Imprint on sand

TRAILBLAZER Bachendri Pal: ’Care must be taken never to offend nature’

TRAILBLAZER Bachendri Pal: ’Care must be taken never to offend nature’   | Photo Credit: Photo: PTI

Bachendri Pal has entered the Limca Book of World Records for leading an all-women desert expedition

“I have climbed too many mountains. But there is always a wish to do something new. So I thought of this desert trip,” says Bachendri Pal, India’s first woman to get to the summit of Mount Everest. Bachendri led an all-women Thar Desert expedition early this year. The first such expedition on camel back by any civilian, it has recently entered the Limca Book of World Records. “All the 12 members of the expedition were women. Some of them were housewives. I met a couple of them during my various expeditions and all of them were keen on doing something interesting. On camel back, treading that gruelling route from the Rann of Kutch through the Thar Desert to the Wagah border is not an easy task not only for women, even for men, so I salute all of them,” said Bachendri, during a telephonic chat from Jamshedpur, where she heads the adventure team of Tata Steel.

Bachendri, soon after climbing Mount Everest in 1984, was offered a job by J.R.D Tata in Tata Steel and her latest expedition was to celebrate the completion of 100 years of the company this year.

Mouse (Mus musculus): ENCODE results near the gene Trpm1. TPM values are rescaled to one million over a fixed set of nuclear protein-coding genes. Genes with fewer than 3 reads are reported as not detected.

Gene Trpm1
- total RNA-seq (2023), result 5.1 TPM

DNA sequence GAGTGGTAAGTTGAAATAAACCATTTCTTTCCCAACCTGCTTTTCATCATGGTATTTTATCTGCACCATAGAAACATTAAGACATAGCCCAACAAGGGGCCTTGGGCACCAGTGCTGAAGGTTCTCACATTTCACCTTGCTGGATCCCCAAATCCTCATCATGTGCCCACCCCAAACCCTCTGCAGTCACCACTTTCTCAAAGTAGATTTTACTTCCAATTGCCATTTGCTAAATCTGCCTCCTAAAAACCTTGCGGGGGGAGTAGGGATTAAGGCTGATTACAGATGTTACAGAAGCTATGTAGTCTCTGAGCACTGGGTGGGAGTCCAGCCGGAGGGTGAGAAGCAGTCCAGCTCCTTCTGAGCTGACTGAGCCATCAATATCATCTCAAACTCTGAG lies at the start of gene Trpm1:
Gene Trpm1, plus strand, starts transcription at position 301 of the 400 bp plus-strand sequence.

Born in 1954, Bachendri was 30-years-old when she scaled the Everest. Now well into her 50s, she says, “If you have the will, you can do anything.”

She had to break out of the fetters of a traditional society and disprove those who often asked her the same question after she climbed the first mountain peak: “Pahar charke kya milega? (What will you gain by climbing mountains?)

“Now, I feel good when the same people tell me to train their daughters to become a mountaineer,” she says with a laugh. In the Thar Desert trip, tea, members had to deal with doubt from skeptics. “Hope you won’t leave the expedition half way.” But she has a lot of praise for the Border Security Force, which facilitated the 48-day trip. “DIG Batham Manohar was in charge of our trip and not only he, but all those from the Force whom we met during the expedition, were extremely helpful,” she says.

Having never done a desert safari, Bachendri and her group had to undergo three days of training at Bhuj. Starting from how to ride a camel, they gathered tips on how to handle the harsh weather, negotiate sand dunes, take precautions against scorpion and snake bites, etc. Ask Bachendri about the camel ride experience, with a loud laugh she sayss, “My God! As the camels get very lazy during summer, the BSF suggested that we should do the expedition during winter. But winter is their breeding season, so it was difficult to control them at times!”

Backaches, joint pain, injuries and rashes, all showed up during the 2000-kilometre trip. “Still, we managed to do 60 km per day at times,” she says. Bachendri takes care never to “offend nature during expeditions.” “For if there were no nature, there would have been no Bachendri.”

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